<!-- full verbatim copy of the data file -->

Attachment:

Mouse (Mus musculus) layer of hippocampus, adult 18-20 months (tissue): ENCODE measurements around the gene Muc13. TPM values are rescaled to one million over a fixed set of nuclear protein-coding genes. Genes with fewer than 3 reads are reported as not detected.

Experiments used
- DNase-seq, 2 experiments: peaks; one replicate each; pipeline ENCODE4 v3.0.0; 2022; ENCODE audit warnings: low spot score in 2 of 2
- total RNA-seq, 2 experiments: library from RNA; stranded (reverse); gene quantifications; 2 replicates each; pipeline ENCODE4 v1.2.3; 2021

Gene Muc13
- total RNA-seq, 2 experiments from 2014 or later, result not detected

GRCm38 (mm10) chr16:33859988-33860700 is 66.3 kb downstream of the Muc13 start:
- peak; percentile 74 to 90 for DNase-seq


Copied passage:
Mouse (Mus musculus) layer of hippocampus, adult 18-20 months (tissue): ENCODE measurements around the gene Muc13. TPM values are rescaled to one million over a fixed set of nuclear protein-coding genes. Genes with fewer than 3 reads are reported as not detected.

Experiments used
- DNase-seq, 2 experiments: peaks; one replicate each; pipeline ENCODE4 v3.0.0; 2022; ENCODE audit warnings: low spot score in 2 of 2
- total RNA-seq, 2 experiments: library from RNA; stranded (reverse); gene quantifications; 2 replicates each; pipeline ENCODE4 v1.2.3; 2021

Gene Muc13
- total RNA-seq, 2 experiments from 2014 or later, result not detected

GRCm38 (mm10) chr16:33859988-33860700 is 66.3 kb downstream of the Muc13 start:
- peak; percentile 74 to 90 for DNase-seq